In spite of the devastation caused by the flood of the Caldera River during the month of November, the residents of Boquete joined their efforts to create the 37th Flower and Coffee Fair. This fair attracts visitors from all over Panama and other countries. Roberto Nuñez a Panamanian from Los Santos , wanted to visit the fair as he was curious to see how well residents were able to recoup after the flood.
Located in the beautiful region of Chiriqui, Boquete, is located at 480 km from Panama City and is surrounded by mountains. The climate is cool thus the ideal conditions to raise exquisite flowers and the best of coffees. Every year thousands of flower seeds are brought from the United States, Canada and France to be grown for a different showcase. This year, according Lisbeth Ferguson, a garden keeper, it was really difficult to have the Fair ready for January as the Caldera River inundated a great portion of the Fair grounds, taking away the flowers and coffee plants. She said that more than $7,000 was reinvested to buy new seeds. Furthermore, local farms helped out by building stalls and showcasing their own plants.
According to Israel Guerra, a Boquete resident, there were not as many orchids at the show as in previous years, but suggests that visitors will be able to enjoy these beautiful flowers during ‘ Expo Orquideas ‘ taking place in March and April.
Among the great number of national and foreign handicrafts that could be found were the autochthonous items called Nahuas and Chacaras made by the women of Gnobe Bugle tribe. The Nahuas are dresses, generally handmade, taking up to 15 days and priced from $25 to $60 depending on the size and design. The Chacaras are fabric bags made with threads of tree barks and painted with natural dyes extracted from fruits, roots and leaves. The prices vary from $3 to $25 depending on the size and design.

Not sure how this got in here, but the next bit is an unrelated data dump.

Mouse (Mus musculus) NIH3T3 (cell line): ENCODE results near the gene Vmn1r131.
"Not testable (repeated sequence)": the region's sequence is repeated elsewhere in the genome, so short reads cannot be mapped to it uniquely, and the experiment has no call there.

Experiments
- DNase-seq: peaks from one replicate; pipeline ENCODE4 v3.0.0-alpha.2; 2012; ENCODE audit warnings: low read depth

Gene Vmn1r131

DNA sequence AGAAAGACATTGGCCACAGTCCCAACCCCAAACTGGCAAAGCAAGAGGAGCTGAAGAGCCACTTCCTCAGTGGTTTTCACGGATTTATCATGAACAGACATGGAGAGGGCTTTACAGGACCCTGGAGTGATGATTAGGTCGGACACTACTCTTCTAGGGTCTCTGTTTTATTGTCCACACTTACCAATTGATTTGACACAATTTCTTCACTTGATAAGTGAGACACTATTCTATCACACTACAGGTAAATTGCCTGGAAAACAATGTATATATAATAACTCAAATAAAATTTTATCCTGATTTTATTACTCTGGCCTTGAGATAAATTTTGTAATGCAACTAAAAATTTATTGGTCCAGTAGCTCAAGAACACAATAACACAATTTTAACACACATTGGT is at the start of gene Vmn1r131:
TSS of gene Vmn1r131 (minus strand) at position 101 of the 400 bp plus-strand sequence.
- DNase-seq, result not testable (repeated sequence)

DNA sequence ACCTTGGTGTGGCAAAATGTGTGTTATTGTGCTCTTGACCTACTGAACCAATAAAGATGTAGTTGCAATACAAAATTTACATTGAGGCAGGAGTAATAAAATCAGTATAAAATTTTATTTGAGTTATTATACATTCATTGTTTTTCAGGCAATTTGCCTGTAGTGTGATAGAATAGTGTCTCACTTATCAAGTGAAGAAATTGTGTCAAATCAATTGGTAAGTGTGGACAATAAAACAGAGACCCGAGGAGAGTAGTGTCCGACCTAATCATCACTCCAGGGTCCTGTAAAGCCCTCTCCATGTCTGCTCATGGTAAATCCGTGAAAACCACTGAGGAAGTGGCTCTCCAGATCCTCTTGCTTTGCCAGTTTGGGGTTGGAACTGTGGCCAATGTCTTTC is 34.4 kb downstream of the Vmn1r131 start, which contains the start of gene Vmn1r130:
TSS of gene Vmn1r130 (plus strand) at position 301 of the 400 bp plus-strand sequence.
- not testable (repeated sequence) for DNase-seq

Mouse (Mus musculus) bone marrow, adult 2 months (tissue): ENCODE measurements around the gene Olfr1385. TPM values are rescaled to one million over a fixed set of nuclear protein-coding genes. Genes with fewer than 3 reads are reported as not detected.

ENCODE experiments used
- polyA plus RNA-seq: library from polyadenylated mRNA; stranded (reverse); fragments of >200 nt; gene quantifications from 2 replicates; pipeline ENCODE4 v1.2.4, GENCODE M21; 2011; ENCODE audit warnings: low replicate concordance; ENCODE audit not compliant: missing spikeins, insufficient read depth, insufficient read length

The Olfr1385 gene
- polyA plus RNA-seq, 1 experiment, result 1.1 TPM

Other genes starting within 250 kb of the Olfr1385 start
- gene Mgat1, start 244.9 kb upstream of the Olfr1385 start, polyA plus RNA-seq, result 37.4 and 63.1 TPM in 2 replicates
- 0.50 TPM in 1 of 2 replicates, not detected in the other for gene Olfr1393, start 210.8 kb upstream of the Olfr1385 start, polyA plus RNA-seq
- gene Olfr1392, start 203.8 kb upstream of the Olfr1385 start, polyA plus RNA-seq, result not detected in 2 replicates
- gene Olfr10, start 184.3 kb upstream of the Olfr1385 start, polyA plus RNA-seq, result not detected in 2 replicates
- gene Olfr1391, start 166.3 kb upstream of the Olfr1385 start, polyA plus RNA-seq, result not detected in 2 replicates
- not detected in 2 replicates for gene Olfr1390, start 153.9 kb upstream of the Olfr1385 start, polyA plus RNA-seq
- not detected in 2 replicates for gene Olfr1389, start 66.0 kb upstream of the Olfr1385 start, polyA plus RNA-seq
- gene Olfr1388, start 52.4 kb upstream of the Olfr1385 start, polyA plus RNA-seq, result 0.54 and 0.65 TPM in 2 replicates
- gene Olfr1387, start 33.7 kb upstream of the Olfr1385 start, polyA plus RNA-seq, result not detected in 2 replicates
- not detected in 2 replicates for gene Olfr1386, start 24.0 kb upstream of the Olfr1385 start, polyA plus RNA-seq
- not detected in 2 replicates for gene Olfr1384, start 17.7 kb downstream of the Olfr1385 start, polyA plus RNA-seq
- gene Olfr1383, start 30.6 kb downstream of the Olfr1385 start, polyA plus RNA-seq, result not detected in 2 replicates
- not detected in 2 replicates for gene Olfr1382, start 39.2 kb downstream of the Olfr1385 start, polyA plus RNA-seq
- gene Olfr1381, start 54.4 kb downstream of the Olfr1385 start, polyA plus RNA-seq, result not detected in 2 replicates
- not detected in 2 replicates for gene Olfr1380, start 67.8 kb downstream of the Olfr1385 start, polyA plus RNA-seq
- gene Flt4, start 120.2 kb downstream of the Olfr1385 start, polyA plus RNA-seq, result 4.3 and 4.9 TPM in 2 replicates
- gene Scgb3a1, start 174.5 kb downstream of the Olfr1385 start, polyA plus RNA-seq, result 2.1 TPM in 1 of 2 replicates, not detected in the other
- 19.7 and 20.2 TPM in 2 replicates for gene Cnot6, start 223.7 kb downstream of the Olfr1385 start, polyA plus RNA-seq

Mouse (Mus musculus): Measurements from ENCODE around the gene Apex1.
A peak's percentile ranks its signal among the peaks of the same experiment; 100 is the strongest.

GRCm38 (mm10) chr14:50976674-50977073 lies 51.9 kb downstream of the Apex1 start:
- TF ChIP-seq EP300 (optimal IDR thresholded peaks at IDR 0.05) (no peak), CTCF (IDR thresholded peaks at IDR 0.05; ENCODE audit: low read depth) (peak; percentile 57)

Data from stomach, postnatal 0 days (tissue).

Boquete is known for its production of high quality coffees. After looking around, I found the Café Sitton and the Sohel Cafe stalls. Café Sitton is made of 100% Arabica beans, from high up in the mountains, and is one of the main coffee exports from Panama. They have won famous international prizes and awards for their product.
Café Sohel features two products cultivated in the fertile region of Alto Quiel.: Café Ngöbe, an Arabiga gourmet coffee cultivated by the Ngöbe Bugle indigenous tribe and Café Suárez, also an Arabiga gourmet coffee which was recently awarded the sixth place out of 33, at the Ninth contest of the Sampling of “Café Especial” by the Specialty Coffee Association.
Boquete’s 37th International Flower and Coffee Fair was a great success and an example on how things can happen when everyone pulls together. This year’s exposition brought in 100,514 visitors, 17,300 more than last year, representing the most visitors ever. The exhibition is looking forward to an even bigger success next year as they will have had the time to rebuild.